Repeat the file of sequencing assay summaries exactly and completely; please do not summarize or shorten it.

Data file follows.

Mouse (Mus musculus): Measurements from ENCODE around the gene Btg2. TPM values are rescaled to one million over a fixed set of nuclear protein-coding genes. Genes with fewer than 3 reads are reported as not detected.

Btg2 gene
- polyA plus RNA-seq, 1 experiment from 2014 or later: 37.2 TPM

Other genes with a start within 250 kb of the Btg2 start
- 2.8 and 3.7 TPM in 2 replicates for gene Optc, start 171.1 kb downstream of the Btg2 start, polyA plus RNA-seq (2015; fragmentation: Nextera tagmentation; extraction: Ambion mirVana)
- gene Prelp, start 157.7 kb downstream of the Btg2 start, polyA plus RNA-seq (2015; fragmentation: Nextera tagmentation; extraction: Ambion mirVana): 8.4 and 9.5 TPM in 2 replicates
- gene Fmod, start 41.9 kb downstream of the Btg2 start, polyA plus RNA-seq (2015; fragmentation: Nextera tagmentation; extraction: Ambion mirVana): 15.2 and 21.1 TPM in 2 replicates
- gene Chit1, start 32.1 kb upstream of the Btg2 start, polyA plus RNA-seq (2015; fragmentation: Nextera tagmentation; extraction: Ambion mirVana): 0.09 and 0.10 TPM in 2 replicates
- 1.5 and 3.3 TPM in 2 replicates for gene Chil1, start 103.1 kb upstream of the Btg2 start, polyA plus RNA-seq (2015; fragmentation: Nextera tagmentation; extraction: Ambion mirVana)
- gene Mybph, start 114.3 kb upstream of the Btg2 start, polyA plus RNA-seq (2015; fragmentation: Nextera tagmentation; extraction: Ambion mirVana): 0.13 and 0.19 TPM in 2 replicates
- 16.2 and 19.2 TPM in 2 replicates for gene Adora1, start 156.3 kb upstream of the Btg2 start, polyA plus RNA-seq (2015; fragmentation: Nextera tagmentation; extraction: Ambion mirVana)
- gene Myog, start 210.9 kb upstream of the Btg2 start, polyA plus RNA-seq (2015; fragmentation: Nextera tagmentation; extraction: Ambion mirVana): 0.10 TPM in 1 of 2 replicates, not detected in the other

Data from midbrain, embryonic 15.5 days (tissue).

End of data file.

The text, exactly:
Mouse (Mus musculus): Measurements from ENCODE around the gene Btg2. TPM values are rescaled to one million over a fixed set of nuclear protein-coding genes. Genes with fewer than 3 reads are reported as not detected.

Btg2 gene
- polyA plus RNA-seq, 1 experiment from 2014 or later: 37.2 TPM

Other genes with a start within 250 kb of the Btg2 start
- 2.8 and 3.7 TPM in 2 replicates for gene Optc, start 171.1 kb downstream of the Btg2 start, polyA plus RNA-seq (2015; fragmentation: Nextera tagmentation; extraction: Ambion mirVana)
- gene Prelp, start 157.7 kb downstream of the Btg2 start, polyA plus RNA-seq (2015; fragmentation: Nextera tagmentation; extraction: Ambion mirVana): 8.4 and 9.5 TPM in 2 replicates
- gene Fmod, start 41.9 kb downstream of the Btg2 start, polyA plus RNA-seq (2015; fragmentation: Nextera tagmentation; extraction: Ambion mirVana): 15.2 and 21.1 TPM in 2 replicates
- gene Chit1, start 32.1 kb upstream of the Btg2 start, polyA plus RNA-seq (2015; fragmentation: Nextera tagmentation; extraction: Ambion mirVana): 0.09 and 0.10 TPM in 2 replicates
- 1.5 and 3.3 TPM in 2 replicates for gene Chil1, start 103.1 kb upstream of the Btg2 start, polyA plus RNA-seq (2015; fragmentation: Nextera tagmentation; extraction: Ambion mirVana)
- gene Mybph, start 114.3 kb upstream of the Btg2 start, polyA plus RNA-seq (2015; fragmentation: Nextera tagmentation; extraction: Ambion mirVana): 0.13 and 0.19 TPM in 2 replicates
- 16.2 and 19.2 TPM in 2 replicates for gene Adora1, start 156.3 kb upstream of the Btg2 start, polyA plus RNA-seq (2015; fragmentation: Nextera tagmentation; extraction: Ambion mirVana)
- gene Myog, start 210.9 kb upstream of the Btg2 start, polyA plus RNA-seq (2015; fragmentation: Nextera tagmentation; extraction: Ambion mirVana): 0.10 TPM in 1 of 2 replicates, not detected in the other

Data from midbrain, embryonic 15.5 days (tissue).